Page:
a happy guppy

We prepared documents, photos, and letters for over a year.  After two months of sifting through our application with a fine-tooth comb and seven months of painful waiting to hear the verdict, I’ve finally been granted an Australian Visa that allows me to live and work here indefinitely. 

It took a lot of hard work to get to this point, and there were many times when I worried what roads we’d have to take if it wasn’t approved. Through it all, I was grateful for a partner who told me that being apart wasn’t an option. And if Australia wouldn’t have me, we’d simply hop on a plane and move somewhere else that would. 

Sydney has been home for almost three years and as each day passes, it feels more and more like this is where I need to be for now. The love I have for my family and friends back home knows no limits, but life for me in Manila just wasn’t what my soul needed.

Having lived in the grey bustling capital of the Philippines for almost 20 years, I can confidently say that my life in its fish pond became too claustrophobic.

I might get a lot of flak for saying this, but I will anyway: It was too easy to become someone in the Philippines.

I’d been featured in magazines, newspapers, and TV shows for not doing very much. I had a glamorous job that offered me champagne lunches, invites to the swankiest events, and people pampered me from my pinky toes to the roots of my hair.

But in the end, I didn’t feel like I had worked hard enough to earn it all. 

When I first arrived off the plane from Manila with my portfolio in hand, nobody gave me a second glance. Any job I applied for in Sydney told me to come back when I had Aussie experience. It was a frustrating catch-22: how could I possibly get local experience if no one was going to hire me?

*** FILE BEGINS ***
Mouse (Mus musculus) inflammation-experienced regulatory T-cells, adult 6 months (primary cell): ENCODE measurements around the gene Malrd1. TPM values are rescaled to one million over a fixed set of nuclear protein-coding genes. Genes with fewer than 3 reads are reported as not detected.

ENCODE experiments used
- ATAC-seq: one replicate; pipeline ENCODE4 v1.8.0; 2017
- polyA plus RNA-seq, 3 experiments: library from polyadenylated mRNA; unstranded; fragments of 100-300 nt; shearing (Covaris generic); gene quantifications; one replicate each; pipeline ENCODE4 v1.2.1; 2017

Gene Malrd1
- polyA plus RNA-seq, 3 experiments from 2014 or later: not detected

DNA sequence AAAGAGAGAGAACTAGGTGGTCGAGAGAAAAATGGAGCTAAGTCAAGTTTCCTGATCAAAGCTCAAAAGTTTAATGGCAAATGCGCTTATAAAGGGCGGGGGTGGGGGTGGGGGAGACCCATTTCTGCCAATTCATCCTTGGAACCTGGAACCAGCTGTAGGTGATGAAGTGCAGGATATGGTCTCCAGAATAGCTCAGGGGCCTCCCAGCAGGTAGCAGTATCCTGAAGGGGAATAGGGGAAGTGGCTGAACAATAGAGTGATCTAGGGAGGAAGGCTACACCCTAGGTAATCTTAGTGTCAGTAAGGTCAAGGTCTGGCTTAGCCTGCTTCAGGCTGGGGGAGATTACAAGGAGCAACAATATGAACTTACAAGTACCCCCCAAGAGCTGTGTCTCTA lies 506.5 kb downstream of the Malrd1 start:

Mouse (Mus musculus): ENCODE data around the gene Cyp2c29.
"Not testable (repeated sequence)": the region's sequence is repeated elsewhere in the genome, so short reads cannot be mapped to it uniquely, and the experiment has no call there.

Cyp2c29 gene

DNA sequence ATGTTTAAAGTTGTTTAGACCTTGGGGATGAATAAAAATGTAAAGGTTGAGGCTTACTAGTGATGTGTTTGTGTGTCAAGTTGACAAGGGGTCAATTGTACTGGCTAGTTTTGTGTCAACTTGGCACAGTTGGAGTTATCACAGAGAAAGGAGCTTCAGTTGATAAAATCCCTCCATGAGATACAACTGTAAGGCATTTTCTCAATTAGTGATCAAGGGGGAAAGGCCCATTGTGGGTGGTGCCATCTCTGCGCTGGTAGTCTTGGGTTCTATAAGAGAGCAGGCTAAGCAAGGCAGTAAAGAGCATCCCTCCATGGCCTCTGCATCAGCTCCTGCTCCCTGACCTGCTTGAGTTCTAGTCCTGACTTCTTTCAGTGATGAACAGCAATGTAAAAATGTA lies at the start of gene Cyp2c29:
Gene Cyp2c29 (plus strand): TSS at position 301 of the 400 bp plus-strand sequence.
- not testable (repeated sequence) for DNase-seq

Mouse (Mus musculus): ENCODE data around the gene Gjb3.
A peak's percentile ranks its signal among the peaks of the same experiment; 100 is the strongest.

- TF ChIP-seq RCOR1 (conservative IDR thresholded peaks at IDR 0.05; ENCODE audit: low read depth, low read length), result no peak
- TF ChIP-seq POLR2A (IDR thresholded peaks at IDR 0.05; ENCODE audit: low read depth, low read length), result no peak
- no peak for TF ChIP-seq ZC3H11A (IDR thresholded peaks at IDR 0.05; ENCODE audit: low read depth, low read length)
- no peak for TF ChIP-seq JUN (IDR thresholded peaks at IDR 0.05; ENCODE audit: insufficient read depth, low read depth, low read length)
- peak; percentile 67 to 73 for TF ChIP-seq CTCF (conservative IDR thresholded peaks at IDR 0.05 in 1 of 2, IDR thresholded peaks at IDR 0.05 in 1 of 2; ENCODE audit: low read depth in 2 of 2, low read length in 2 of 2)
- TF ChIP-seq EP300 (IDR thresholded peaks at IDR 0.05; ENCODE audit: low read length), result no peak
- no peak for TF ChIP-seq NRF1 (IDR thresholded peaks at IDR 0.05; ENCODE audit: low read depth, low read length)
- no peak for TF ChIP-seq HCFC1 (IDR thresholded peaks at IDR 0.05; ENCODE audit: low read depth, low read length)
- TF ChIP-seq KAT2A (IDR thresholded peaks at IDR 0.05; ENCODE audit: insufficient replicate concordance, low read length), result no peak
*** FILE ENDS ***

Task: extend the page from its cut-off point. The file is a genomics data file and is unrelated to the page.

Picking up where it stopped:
To make ends meet while studying, I trained to become a barista and worked for six months making coffee and waiting tables at a small cafe in Glebe. I woke up at the crack of dawn and stood for over eight hours while I helped Sydney-siders get their caffeine fix.

When the cafe closed down and I was finishing up my Master’s degree, I decided to look for something long term and sent countless resumes out. Only a handful would take the time to call me in for an interview and when they found out I was on a student visa, they wouldn’t call back. 

I decided that if I was going to make it here, I would have to be more pro-active. For weeks, I walked around the city and handed out my resume with my biggest smile to companies I wanted to work for. And you know what? One day it paid off.

It just so happened that the boss of a small language school was handling the front desk when I walked in the door. She liked what she saw and asked the head teacher to give me an interview on the spot. Even though I had no formal teaching training, they decided to keep me on file and started by giving me part time slots when a real teacher couldn’t come in.  

I enjoyed teaching so much that I decided to study and learn how to do it properly. I remember walking into the reception of one of the most established language schools in Australia and thinking how awesome it would be to work there. I proceeded to study my ass off during my teacher training course and, thankfully, the school I dreamed of working for liked what they saw and offered me a job once I graduated. I was the first Filipino they’ve ever hired. Something I can proudly say, I worked hard to make happen. 

I pass no judgement on people who are content in little ponds. There is absolutely nothing wrong with wanting to be a big shimmery fish.

But I don’t mind being a happy guppy, swimming through the challenges of a big wide lake for a while longer.